Background: Due to the lack of compulsory breast implant registries, exact information on the number of breast implant procedures is not available. According to the International Society of Aesthetic Plastic Surgery (ISAPS), 1,841,098 augmentation procedures were conducted in 2018 worldwide. In Germany, an estimated 66,000 breast implants are used annually, including approximately 7000 for reconstruction. Breast implant-associated anaplastic large cell lymphoma (BIA-ALCL), a rare but potentially fatal form of T‑cell lymphoma, has become a major focus of the discussion regarding the safety and quality of breast implants. Objectives: Determination of the epidemiology, risk factors, clinical characteristics, and current recommendations for the diagnosis and therapy of BIA-ALCL. Methods: Evaluation of current evidence and guideline recommendations. Results: In July 2019, the US Food and Drug Administration (FDA) revised their database and confirmed 573 cases of BIA-ALCL, including 33 deaths. In Germany, 22 cases were reported to the authorities (Bundesinstitut für Arzneimittel und Medizinprodukte, BfArM) until November 2019. The textured implant surface is currently being discussed as being the main risk factor; however, the exact pathophysiology remains unclear. Treatment of choice remains complete surgical resection while systemic therapy may be indicated in advanced cases. The prognosis of BIA-ALCL is favorable with a 5-year survival of 89%. Conclusions: BIA-ALCL is a rare but potentially fatal disease. Each confirmed case must be reported to health authorities (BfArM in Germany). Patients should be informed about BIA-ALCL risk before implant surgery. According to the current guidelines and recommendations of health authorities, removal of breast implants is not indicated in asymptomatic patients. An obligatory implant registry is planned to be introduced in Germany in 2021.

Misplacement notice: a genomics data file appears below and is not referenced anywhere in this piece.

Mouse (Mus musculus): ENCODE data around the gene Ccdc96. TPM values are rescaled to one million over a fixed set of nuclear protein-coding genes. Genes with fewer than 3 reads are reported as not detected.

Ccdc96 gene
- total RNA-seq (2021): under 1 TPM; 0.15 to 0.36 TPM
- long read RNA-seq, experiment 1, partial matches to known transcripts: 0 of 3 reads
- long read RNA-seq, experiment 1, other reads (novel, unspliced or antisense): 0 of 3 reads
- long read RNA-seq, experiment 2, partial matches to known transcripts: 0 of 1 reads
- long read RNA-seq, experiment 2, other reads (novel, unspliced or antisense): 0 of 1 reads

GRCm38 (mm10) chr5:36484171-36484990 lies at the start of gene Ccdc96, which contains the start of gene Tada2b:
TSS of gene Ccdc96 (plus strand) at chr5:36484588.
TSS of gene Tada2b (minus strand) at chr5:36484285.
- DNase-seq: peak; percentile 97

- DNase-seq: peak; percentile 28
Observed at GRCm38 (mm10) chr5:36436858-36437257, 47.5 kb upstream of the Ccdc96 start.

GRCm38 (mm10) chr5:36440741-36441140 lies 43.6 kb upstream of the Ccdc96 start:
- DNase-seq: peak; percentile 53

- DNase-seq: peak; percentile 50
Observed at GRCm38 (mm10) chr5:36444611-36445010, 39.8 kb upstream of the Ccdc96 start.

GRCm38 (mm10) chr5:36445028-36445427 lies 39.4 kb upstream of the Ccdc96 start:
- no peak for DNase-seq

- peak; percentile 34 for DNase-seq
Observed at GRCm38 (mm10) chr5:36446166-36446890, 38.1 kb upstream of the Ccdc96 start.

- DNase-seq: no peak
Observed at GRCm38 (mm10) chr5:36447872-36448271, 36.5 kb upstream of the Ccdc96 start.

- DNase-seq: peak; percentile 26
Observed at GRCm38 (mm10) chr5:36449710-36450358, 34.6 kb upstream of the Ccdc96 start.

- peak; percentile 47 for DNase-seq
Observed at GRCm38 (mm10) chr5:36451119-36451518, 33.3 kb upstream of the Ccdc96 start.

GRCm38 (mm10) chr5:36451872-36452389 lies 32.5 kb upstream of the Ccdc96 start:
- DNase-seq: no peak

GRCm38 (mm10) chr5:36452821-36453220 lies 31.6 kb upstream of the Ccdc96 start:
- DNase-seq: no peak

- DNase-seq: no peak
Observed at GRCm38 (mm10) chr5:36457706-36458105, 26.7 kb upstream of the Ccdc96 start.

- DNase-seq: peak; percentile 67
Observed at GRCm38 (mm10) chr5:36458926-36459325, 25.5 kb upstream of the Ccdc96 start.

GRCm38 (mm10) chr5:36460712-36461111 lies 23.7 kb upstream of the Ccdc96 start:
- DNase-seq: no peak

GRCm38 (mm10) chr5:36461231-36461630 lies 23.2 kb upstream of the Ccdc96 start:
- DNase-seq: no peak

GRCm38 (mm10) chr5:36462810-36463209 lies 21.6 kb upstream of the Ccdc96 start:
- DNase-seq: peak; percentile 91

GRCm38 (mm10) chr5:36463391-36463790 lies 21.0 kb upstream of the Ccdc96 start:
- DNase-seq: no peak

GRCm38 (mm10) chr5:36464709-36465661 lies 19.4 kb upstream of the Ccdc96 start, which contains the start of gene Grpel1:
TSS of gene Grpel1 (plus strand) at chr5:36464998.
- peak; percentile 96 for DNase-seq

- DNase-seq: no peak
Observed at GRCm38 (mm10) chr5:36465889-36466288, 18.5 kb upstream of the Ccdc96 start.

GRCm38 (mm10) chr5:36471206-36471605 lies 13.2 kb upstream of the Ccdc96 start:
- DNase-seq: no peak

Research Areas and Centers
- Research Area: Luebeck Integrated Oncology Network (LION)
- Centers: University Cancer Center Schleswig-Holstein (UCCSH)